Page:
"The endangered people," says Douglas, "are black men." Douglas is a fifty-year old black man with the voice of an orator. He says too many black men are in prison, and too many others spend their lives on drugs. In the park, smoking crack cocaine is a way of life.
"The police know this is going on," he says. But they do little to stop it. "They come through here every now and then, but they want this to happen. As long as black people keep smoking, they are only going to get worse," he says.
Douglas has been in prison four times. He is an orator with a record, one who understands his subject matter. He has "wised up" but it has cost him much of his life to do so. He says of black prisoners: "A lot of them are doing life for selling drugs - selling drugs because they don't get no education, they haven't been to school, and there's nothing else to do."
He says it is the same thing at the park: The people have nothing else to do and employers "want a high school diploma to dig a ditch." He says few of the blacks in the park have a diploma.
Another problem is having a criminal record. He says he paid $398 to go to the American Bartending School but can't get a job as a bartender because of his record. Once, he says, he lied to get a job but was fired two weeks later when they ran a check. He is caught in a bind: If he tells the truth, he can't get a job; if he lies, he gets fired.
He says many people are critical of down-and-out blacks because they don't understand the problems of blacks, which he says stem from a lack of "roots" in this country.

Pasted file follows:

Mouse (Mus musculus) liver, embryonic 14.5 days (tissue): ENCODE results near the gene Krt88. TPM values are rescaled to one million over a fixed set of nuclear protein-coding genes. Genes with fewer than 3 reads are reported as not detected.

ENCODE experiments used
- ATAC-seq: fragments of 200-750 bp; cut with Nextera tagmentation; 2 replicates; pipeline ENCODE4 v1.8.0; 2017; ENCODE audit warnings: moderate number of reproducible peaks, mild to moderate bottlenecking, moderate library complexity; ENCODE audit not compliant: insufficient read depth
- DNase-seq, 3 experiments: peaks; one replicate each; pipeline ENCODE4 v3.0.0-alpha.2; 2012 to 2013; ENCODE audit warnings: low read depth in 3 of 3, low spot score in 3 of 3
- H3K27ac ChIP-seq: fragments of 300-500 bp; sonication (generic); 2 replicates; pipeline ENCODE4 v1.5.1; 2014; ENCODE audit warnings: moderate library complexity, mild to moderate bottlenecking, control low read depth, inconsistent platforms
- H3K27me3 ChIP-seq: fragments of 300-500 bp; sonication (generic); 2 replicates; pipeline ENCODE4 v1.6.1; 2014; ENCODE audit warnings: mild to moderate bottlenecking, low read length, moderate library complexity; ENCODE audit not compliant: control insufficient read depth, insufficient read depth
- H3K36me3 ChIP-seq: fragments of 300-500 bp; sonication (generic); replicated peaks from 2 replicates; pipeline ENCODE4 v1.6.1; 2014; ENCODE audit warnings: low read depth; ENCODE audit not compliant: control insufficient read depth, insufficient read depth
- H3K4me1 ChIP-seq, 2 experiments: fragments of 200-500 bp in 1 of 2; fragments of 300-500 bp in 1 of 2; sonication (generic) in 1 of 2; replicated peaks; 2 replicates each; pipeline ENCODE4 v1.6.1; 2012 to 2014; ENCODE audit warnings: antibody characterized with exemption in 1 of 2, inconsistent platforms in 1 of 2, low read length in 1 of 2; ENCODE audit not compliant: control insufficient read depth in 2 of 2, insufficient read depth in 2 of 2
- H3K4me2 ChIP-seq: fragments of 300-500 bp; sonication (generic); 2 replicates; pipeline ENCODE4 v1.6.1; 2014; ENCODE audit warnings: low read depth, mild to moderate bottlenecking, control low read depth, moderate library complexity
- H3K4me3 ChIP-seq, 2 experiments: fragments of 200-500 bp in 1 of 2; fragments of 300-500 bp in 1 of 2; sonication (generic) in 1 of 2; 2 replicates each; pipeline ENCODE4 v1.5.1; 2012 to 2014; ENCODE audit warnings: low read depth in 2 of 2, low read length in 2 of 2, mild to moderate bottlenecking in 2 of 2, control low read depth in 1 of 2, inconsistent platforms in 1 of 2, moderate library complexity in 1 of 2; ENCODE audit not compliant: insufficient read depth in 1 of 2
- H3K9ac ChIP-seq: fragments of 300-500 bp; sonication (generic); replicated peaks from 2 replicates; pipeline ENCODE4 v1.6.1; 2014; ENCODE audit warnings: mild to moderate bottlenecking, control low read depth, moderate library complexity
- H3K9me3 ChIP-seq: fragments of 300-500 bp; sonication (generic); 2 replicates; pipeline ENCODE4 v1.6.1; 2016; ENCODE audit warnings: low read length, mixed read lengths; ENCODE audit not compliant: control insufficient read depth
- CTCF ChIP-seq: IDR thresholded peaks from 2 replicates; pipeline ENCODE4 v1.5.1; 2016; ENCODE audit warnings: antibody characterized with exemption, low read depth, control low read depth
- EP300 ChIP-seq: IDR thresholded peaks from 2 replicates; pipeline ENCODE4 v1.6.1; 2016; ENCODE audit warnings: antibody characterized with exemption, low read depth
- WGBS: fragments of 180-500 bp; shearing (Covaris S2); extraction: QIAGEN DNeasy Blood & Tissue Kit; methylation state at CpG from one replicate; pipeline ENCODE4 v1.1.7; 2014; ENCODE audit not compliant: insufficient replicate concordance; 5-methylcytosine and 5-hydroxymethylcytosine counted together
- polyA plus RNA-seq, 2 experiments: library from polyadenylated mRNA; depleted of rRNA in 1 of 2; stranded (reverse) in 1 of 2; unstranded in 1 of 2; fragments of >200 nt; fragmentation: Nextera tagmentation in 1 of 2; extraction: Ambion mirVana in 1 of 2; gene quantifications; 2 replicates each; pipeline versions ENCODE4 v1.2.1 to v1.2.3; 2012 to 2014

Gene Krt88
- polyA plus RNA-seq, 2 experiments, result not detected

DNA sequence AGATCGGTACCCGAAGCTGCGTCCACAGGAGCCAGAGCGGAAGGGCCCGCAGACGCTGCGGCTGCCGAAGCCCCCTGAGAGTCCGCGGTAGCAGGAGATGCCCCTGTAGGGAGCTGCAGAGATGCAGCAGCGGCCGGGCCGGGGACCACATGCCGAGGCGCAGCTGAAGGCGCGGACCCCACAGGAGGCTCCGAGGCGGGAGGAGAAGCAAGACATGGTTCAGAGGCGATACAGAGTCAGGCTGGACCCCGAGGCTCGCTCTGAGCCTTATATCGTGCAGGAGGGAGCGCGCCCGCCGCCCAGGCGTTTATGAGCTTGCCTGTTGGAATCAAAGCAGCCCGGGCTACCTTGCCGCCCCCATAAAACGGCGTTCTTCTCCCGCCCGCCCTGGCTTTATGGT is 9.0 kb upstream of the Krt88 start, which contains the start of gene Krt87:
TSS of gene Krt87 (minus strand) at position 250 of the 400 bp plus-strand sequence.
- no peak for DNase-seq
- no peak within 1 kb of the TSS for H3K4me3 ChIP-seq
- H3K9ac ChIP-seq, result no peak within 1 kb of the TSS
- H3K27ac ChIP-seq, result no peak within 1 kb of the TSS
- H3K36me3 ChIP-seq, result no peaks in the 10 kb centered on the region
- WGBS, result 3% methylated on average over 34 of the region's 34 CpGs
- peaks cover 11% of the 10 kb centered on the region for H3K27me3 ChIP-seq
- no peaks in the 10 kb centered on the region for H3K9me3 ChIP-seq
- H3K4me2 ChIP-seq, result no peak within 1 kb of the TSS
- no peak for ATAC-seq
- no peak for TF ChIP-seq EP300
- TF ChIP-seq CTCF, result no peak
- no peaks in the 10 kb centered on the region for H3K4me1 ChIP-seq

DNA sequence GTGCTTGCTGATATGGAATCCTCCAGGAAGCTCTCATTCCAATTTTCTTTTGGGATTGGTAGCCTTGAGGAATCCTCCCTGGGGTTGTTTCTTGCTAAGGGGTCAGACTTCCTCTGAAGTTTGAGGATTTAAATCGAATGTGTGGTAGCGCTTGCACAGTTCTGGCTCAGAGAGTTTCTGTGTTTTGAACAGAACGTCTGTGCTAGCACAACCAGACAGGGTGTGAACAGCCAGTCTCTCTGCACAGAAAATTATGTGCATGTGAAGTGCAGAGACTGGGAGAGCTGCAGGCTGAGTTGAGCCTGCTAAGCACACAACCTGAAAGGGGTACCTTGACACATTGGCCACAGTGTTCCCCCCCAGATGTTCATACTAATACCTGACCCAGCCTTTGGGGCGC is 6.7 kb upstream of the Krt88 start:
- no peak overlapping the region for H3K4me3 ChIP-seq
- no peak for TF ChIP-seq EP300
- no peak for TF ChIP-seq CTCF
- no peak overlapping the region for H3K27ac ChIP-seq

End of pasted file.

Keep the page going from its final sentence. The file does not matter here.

"I want you to just look behind me, see them people smoking dope, them people selling dope. People sell dope to earn money." And they smoke it, he says, "because they are depressed, because they got nothin' better to do."
He is concerned that young black males don't go to school and have pushers for role models.
Hope keeps many people going - sometimes only the thinnest shred of it - but Douglas says there isn't any hope here, that these people have given up. He himself sounds like he has all but given up.
There is now rhythmic African music coming from a portable radio - a "ghetto blaster" over near the benches where crack is sold - and a seductive party atmosphere begins to envelop this part of the park. Delusion seems to be routing out depression. Douglas's wife returns with a half pint in a brown paper bag.
He says the scene is the same one here every day - but now with 12- and 13-year-olds selling drugs.
He sees only one way things might change: "The only way you're going to get them off of it is somebody comes down and says, 'Anybody want a job? We're going to give you a job. You may not read, you may not write... but we are going to teach you and show you, and we'll put you to work right now.'"